[inter]ACT: Embodied interaction in post architectural space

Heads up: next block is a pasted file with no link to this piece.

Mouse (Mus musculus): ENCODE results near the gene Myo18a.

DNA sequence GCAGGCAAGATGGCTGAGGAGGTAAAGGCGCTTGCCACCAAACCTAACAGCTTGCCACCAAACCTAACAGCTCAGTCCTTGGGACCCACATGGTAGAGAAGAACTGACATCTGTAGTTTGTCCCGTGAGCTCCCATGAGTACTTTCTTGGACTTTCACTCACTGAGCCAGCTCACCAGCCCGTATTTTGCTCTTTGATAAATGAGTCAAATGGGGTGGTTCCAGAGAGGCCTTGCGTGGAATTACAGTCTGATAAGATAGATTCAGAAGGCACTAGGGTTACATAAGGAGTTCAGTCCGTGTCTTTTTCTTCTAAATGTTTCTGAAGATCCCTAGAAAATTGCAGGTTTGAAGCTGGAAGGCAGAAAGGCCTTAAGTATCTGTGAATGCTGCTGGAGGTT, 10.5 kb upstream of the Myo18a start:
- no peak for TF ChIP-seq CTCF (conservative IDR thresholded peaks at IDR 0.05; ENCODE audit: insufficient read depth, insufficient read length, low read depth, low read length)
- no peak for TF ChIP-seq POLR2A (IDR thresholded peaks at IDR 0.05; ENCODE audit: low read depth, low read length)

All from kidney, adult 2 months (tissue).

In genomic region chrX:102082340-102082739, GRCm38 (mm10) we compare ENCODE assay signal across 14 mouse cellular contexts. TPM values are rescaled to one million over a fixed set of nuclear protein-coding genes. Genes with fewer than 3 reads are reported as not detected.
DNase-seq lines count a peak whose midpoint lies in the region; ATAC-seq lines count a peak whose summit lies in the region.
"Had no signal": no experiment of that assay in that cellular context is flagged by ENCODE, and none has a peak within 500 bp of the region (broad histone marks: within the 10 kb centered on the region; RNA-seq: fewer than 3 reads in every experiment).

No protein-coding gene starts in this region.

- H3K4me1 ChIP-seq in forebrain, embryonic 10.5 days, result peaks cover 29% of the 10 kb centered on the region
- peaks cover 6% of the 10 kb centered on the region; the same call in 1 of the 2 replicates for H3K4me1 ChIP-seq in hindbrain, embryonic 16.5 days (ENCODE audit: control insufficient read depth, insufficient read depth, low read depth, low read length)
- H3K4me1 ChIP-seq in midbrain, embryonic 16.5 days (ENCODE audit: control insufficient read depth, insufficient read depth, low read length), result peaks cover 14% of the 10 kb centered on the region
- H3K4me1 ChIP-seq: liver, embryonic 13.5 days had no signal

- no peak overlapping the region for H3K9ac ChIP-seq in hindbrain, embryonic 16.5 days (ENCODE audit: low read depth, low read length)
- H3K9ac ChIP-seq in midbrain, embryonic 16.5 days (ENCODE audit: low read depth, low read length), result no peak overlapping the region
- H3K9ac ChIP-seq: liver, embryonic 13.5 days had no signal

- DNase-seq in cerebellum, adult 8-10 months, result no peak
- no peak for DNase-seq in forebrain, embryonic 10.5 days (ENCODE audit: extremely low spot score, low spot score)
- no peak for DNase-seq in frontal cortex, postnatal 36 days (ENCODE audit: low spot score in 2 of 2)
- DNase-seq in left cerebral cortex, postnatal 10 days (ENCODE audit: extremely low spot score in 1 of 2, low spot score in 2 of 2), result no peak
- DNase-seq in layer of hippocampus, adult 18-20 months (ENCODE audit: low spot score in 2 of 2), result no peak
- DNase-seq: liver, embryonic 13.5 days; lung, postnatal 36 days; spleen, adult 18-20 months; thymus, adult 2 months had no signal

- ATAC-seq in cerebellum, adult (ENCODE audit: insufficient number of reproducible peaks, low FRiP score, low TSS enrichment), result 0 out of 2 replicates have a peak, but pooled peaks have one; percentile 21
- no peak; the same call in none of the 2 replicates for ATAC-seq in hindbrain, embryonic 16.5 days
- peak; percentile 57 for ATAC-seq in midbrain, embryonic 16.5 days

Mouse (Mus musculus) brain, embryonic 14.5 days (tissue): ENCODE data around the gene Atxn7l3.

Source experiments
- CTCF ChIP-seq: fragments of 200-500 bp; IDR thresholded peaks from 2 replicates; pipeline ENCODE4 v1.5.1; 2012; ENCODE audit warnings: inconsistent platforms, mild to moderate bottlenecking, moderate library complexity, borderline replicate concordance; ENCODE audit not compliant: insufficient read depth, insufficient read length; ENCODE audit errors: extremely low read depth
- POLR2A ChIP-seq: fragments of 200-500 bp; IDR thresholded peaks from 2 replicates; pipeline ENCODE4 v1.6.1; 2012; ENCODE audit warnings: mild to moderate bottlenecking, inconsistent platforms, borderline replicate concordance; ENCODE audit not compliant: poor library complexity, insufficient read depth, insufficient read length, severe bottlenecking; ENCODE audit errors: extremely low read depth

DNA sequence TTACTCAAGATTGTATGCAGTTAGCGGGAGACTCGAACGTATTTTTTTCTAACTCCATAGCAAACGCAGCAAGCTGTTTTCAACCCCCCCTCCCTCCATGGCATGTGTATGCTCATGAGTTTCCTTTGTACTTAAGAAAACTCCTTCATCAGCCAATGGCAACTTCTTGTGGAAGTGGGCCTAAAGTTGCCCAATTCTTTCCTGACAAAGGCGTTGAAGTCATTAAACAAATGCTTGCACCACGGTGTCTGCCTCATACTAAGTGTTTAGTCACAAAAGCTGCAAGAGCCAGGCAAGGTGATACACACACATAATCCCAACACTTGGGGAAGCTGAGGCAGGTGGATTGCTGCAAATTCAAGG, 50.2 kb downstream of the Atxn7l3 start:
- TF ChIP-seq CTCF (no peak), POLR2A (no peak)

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The computer screen has become the most conventional interface as we have grown increasingly virtually connected to each other through the expansion of internet accessibility and the proliferation of social media. Computer screens act as a distinct boundary between the space that we physically occupy and the space with which we are virtually interacting. There is a transgression that occurs at the boundaries of physical and virtual space as each new interface looks to digitally augment the space we occupy; we have begun to move beyond the interface of the screen. Theorists working in the field of Human Computer Interaction (HCI), such as Hiroshi Ishii and Paul Dourish, believe tangible interaction with digitally augmented artifacts will allow users to interact within physical and digital spaces simultaneously. While most of these interfaces are still experimental and not yet commercially available, the interactions that are fostered by tangible interfaces intend to reveal more information about the system to users that can't be shown through conventional interfaces. The data we embody has unprecedented spatial and social implications, and [inter]ACT investigates how humans communicate in space through physically reconfigurable artifacts. In addition to going beyond overlaying digital actions and information onto physical space, the thesis project tests how nuanced interactions with body-scaled objects can be used as digital interfaces in real-time. More importantly, the project also tries to understand the implications of data transgressions from digital to physical space (and vice versa) in a social context. To answer this question, the thesis project takes the proposed design frameworks from Hiro Ishii and Paul Dourish in the subject matter of embodied and tangiable interaction to implement and develop a system that enables a connection between physical and digital actions.